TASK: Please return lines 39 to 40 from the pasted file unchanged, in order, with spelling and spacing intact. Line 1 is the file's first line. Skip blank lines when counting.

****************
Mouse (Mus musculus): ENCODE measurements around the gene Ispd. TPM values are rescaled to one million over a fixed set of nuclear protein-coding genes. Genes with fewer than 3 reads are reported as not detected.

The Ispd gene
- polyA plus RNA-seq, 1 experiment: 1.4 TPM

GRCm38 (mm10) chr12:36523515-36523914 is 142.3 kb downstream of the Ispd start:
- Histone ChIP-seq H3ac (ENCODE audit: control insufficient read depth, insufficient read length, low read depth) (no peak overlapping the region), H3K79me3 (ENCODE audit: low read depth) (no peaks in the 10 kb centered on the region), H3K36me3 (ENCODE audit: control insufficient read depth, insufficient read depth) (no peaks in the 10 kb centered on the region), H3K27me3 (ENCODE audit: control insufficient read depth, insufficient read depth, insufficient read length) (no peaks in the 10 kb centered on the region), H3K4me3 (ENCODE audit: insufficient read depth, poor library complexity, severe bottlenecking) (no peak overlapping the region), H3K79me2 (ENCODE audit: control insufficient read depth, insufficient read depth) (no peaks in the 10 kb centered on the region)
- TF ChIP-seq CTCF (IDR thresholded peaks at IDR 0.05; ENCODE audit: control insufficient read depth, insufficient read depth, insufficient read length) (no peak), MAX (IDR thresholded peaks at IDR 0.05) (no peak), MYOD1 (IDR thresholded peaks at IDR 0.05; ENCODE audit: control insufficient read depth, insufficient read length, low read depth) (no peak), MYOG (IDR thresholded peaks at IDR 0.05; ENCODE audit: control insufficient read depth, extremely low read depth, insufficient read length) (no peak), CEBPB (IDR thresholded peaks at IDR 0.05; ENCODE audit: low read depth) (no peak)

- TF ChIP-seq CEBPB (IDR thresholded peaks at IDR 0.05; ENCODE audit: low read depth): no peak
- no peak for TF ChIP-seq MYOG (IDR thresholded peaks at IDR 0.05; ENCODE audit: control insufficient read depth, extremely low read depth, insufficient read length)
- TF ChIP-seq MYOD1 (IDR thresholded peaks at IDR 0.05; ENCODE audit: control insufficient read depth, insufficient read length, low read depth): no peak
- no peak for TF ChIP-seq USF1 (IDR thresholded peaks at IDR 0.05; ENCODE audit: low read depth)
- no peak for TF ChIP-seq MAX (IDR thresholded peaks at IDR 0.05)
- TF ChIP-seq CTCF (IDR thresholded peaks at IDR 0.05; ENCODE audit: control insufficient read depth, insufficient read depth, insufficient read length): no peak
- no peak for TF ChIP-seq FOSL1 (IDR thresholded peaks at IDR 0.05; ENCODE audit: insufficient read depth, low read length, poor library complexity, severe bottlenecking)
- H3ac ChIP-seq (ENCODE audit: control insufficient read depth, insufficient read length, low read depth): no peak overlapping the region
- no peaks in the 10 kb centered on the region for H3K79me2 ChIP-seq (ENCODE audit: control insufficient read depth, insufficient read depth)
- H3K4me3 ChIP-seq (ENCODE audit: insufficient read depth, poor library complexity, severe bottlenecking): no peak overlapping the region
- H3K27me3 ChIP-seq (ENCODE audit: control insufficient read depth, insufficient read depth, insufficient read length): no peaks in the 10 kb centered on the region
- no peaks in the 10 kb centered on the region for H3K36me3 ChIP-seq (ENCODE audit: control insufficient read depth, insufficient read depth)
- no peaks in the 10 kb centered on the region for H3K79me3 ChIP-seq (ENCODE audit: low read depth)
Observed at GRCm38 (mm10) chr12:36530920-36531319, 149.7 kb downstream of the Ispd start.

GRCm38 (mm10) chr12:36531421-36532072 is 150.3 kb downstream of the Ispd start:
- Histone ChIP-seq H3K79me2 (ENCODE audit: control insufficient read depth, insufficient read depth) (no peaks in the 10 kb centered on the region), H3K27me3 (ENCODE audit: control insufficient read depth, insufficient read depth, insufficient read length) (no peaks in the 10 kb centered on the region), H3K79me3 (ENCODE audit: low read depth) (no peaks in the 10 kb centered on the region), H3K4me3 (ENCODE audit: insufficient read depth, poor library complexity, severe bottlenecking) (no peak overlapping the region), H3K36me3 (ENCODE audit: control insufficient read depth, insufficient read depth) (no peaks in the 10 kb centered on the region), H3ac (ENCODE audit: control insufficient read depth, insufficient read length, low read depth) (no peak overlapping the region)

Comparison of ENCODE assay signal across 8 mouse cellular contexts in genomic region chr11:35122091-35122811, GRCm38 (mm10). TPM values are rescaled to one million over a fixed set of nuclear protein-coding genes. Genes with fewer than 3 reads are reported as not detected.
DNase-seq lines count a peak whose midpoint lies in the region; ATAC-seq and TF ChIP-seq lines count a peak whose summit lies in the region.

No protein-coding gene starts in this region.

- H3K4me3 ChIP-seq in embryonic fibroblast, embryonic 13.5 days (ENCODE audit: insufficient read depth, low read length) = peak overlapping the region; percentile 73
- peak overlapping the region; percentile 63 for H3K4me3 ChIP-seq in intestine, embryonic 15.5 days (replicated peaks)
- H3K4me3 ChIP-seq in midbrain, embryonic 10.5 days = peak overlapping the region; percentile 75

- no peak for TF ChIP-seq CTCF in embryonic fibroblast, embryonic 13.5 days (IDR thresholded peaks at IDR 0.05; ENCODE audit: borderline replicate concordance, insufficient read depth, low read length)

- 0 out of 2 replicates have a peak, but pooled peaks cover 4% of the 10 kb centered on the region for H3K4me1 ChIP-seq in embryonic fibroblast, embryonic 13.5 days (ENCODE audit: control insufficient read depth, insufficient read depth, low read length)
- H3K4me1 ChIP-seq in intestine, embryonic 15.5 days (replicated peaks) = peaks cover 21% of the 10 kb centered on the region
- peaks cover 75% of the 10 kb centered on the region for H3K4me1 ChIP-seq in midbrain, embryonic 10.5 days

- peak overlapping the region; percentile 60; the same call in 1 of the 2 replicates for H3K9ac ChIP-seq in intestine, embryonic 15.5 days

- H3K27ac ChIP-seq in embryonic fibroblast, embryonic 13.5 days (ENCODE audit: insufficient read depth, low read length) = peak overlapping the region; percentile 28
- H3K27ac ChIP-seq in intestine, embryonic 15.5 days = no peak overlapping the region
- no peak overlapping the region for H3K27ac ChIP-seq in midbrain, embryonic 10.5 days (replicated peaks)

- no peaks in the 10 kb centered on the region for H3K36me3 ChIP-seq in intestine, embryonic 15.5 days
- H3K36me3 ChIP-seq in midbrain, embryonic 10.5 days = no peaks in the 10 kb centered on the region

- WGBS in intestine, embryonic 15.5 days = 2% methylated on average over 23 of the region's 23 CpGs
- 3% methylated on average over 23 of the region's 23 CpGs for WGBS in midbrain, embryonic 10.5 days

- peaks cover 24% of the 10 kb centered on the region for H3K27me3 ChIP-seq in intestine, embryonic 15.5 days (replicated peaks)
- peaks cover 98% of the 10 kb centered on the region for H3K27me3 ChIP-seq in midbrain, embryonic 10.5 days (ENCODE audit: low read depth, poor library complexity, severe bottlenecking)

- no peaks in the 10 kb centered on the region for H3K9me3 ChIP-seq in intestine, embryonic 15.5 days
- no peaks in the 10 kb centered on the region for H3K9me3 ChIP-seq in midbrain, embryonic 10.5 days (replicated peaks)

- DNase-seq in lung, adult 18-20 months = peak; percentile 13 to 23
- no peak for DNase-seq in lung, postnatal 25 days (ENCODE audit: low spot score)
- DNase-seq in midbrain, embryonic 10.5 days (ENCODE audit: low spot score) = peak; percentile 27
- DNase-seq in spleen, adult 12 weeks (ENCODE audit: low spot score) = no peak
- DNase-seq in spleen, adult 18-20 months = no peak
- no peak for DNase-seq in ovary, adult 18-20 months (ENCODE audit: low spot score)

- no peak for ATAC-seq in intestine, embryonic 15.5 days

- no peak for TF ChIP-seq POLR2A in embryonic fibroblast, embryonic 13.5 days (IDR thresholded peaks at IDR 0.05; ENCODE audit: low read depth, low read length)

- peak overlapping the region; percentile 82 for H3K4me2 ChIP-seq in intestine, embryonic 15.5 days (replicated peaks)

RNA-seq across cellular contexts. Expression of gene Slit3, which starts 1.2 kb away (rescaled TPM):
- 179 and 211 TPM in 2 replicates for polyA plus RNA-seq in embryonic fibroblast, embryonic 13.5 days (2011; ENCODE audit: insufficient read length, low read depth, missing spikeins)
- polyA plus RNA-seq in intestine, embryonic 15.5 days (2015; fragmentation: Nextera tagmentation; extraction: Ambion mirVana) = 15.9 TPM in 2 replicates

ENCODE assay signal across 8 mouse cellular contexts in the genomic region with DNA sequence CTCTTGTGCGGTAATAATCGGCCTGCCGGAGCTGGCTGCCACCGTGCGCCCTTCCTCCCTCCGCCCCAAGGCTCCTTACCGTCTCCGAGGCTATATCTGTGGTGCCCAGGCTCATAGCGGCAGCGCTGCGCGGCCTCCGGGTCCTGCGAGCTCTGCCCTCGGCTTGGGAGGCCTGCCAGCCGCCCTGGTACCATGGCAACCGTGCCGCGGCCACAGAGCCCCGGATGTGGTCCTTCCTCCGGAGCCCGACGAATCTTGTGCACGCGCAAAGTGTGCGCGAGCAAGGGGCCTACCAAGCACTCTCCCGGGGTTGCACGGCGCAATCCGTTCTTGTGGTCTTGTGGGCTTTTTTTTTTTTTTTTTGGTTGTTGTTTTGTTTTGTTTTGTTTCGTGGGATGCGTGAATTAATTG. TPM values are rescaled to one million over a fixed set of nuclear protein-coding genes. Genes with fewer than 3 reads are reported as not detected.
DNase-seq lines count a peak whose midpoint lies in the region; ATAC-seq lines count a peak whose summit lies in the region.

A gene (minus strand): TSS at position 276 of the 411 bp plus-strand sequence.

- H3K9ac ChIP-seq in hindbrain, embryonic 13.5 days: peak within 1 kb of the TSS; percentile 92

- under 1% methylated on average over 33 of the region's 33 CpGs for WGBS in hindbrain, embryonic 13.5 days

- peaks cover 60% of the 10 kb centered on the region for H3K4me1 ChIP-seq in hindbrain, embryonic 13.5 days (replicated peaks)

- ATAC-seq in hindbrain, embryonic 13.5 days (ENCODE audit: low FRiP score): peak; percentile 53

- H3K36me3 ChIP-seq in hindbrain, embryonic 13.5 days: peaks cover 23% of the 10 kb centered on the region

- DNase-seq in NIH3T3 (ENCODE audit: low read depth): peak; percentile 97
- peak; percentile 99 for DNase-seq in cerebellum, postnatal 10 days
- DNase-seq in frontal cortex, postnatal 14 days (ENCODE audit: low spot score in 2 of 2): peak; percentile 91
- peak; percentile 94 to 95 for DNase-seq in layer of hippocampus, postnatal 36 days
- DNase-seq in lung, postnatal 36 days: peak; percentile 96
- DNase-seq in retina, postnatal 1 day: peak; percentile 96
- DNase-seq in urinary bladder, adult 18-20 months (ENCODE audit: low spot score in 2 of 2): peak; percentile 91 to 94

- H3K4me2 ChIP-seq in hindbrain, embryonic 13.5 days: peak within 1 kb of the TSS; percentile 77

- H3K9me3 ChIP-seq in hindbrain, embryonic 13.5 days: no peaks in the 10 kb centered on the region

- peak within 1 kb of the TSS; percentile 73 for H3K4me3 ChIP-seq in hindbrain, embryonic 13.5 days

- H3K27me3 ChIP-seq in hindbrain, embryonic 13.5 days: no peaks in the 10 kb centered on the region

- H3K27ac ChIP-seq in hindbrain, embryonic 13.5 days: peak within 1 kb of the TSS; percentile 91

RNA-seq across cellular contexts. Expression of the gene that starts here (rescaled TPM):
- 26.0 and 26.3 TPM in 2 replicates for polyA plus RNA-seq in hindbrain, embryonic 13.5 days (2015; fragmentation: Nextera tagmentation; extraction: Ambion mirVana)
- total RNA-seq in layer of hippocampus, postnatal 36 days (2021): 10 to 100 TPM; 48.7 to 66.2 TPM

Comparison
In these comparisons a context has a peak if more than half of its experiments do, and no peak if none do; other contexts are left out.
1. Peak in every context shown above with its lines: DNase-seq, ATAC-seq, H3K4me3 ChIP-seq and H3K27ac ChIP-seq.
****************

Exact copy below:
- WGBS in intestine, embryonic 15.5 days = 2% methylated on average over 23 of the region's 23 CpGs
- 3% methylated on average over 23 of the region's 23 CpGs for WGBS in midbrain, embryonic 10.5 days